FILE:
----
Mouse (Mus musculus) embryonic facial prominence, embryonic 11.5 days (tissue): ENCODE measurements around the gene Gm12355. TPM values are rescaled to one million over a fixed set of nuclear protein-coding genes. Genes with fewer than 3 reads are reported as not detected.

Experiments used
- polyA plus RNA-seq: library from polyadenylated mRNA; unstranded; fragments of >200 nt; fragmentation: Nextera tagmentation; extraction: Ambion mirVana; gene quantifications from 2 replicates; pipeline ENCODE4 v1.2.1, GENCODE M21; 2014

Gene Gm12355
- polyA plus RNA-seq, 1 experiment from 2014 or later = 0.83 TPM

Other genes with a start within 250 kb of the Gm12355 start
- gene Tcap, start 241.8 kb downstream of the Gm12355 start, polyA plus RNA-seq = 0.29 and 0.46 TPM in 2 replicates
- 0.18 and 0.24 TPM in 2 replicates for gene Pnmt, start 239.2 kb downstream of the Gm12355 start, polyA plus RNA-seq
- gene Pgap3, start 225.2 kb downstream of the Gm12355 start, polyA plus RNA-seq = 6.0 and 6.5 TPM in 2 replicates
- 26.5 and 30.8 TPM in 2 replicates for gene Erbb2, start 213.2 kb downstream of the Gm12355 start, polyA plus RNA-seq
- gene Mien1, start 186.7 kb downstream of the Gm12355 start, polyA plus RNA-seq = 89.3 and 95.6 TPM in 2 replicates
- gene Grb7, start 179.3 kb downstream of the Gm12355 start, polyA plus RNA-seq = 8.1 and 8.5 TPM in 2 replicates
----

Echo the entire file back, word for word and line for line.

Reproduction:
Mouse (Mus musculus) embryonic facial prominence, embryonic 11.5 days (tissue): ENCODE measurements around the gene Gm12355. TPM values are rescaled to one million over a fixed set of nuclear protein-coding genes. Genes with fewer than 3 reads are reported as not detected.

Experiments used
- polyA plus RNA-seq: library from polyadenylated mRNA; unstranded; fragments of >200 nt; fragmentation: Nextera tagmentation; extraction: Ambion mirVana; gene quantifications from 2 replicates; pipeline ENCODE4 v1.2.1, GENCODE M21; 2014

Gene Gm12355
- polyA plus RNA-seq, 1 experiment from 2014 or later = 0.83 TPM

Other genes with a start within 250 kb of the Gm12355 start
- gene Tcap, start 241.8 kb downstream of the Gm12355 start, polyA plus RNA-seq = 0.29 and 0.46 TPM in 2 replicates
- 0.18 and 0.24 TPM in 2 replicates for gene Pnmt, start 239.2 kb downstream of the Gm12355 start, polyA plus RNA-seq
- gene Pgap3, start 225.2 kb downstream of the Gm12355 start, polyA plus RNA-seq = 6.0 and 6.5 TPM in 2 replicates
- 26.5 and 30.8 TPM in 2 replicates for gene Erbb2, start 213.2 kb downstream of the Gm12355 start, polyA plus RNA-seq
- gene Mien1, start 186.7 kb downstream of the Gm12355 start, polyA plus RNA-seq = 89.3 and 95.6 TPM in 2 replicates
- gene Grb7, start 179.3 kb downstream of the Gm12355 start, polyA plus RNA-seq = 8.1 and 8.5 TPM in 2 replicates